Disappointment came swiftly after The Mysteries of Udolpho, and it came in the form of Shylock Is My Name by Howard Johnson. I won this book from Goodreads. I entered the drawing because the book is a retelling of William Shakespeare’s The Merchant of Venice, which is one of my favorite plays to see staged or retold because of how the reception and reading of the play has changed over time. In case you didn’t know, this play was originally a comedy due to the rampant Antisemitism in Shakespeare’s time; they thought all of the awful things that happen to Shylock were just hilarious. Modern audiences view it as a tragedy. Fascinating stuff, right?

This book describes the genre as “Fiction-Literary.” One day I will learn not to read books that say that, but it is not this day. I am NEVER happen with modern books considered “literary.” To me, it seems that books given this moniker receive it solely because they have written a book where no single sentence makes sense on its own. If you like modern literary fiction, perhaps you should stop reading this review because it won’t be helpful to you.

Literary fiction just sounds like stream of consciousness writing. Unless you’re James Joyce, stop that. I want sentences that are beautiful and mostly grammatically correct. I want such exacting description that I can see the story that was written. I don’t want a bunch of nonsense spewed one fragment after another. That’s boring. Not to mention, my brain is too squirrelly to follow it; you better have a cohesive structure and an obvious direction if you want me to read your book.

The idea for this book was interesting because Jacobson sticks Shakespeare’s Shylock in modern times with a modern counterpart of Shylock, and they start working together (apparently. I didn’t make it that far). Portia’s equivalent Plurabelle made me want to rip out a pound of my own flesh, but I think that was the point. Jessica is still mostly absent and completely sucky as human being. I had some pretty strong feelings about the characters, and I wanted to know what happened to them. However, I just couldn’t get passed the writing. I gave it my usual three chapter try (If I can’t get into something by three chapters or three episodes, I give up and move on to something else. I am a much happier person since making this change in my life). The writing was too convoluted, and I started getting impatient and antsy. I read to relax, and if I’m starting to freak out because I can’t stay focused, the book has failed me, meaning it’s time to move on. I honestly felt the writer was trying too hard to be edgy and literary, and some of the things he was saying about Jewish people made me uncomfortable (not to mention his seeming obsession with circumcision). The only consistencies in the book were circumcision and a general dislike for all humans.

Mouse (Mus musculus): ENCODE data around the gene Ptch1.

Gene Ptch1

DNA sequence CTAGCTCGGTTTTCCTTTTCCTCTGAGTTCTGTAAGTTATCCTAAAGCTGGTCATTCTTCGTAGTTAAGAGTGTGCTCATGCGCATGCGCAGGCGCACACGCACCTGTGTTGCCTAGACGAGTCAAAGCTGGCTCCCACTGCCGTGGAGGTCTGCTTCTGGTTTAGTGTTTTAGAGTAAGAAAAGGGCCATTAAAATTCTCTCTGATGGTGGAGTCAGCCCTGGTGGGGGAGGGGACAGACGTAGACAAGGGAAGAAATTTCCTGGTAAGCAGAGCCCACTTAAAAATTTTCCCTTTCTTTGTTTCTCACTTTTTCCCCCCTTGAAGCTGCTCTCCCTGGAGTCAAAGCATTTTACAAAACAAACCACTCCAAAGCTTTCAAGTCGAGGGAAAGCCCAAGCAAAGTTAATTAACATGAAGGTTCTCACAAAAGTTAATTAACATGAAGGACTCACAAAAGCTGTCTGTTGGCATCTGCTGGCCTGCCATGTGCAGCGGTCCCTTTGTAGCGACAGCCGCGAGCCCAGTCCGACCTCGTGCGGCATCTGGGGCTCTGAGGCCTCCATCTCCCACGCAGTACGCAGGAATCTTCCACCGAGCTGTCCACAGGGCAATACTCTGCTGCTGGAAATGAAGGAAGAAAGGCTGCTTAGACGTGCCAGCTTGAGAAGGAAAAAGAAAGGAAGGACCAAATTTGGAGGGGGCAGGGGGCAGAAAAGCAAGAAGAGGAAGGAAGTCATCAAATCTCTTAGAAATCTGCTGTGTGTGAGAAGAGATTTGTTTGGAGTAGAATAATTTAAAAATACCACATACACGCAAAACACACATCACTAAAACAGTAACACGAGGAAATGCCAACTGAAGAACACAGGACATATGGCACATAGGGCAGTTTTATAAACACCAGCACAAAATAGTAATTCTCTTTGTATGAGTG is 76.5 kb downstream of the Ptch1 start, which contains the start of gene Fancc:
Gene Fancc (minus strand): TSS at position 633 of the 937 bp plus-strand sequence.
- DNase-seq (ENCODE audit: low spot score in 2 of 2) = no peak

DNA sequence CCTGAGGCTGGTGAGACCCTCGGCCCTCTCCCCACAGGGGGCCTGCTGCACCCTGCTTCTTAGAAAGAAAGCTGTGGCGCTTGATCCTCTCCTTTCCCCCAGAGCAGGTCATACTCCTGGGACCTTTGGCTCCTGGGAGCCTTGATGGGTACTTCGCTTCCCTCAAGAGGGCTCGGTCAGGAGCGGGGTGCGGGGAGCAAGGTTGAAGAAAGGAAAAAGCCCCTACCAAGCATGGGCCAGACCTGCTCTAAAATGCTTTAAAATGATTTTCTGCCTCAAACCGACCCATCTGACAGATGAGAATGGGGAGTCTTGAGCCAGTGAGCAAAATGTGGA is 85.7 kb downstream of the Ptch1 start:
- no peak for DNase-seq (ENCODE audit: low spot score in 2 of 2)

I just couldn’t do it, and I’m moving on to books a little more my style. Shylock Is My Name will be going either to the Little Free Library which I recently discovered just one street away from my house or to my favorite used bookstore. I don’t love it, but I am sure someone out there will. After all, every book its reader.

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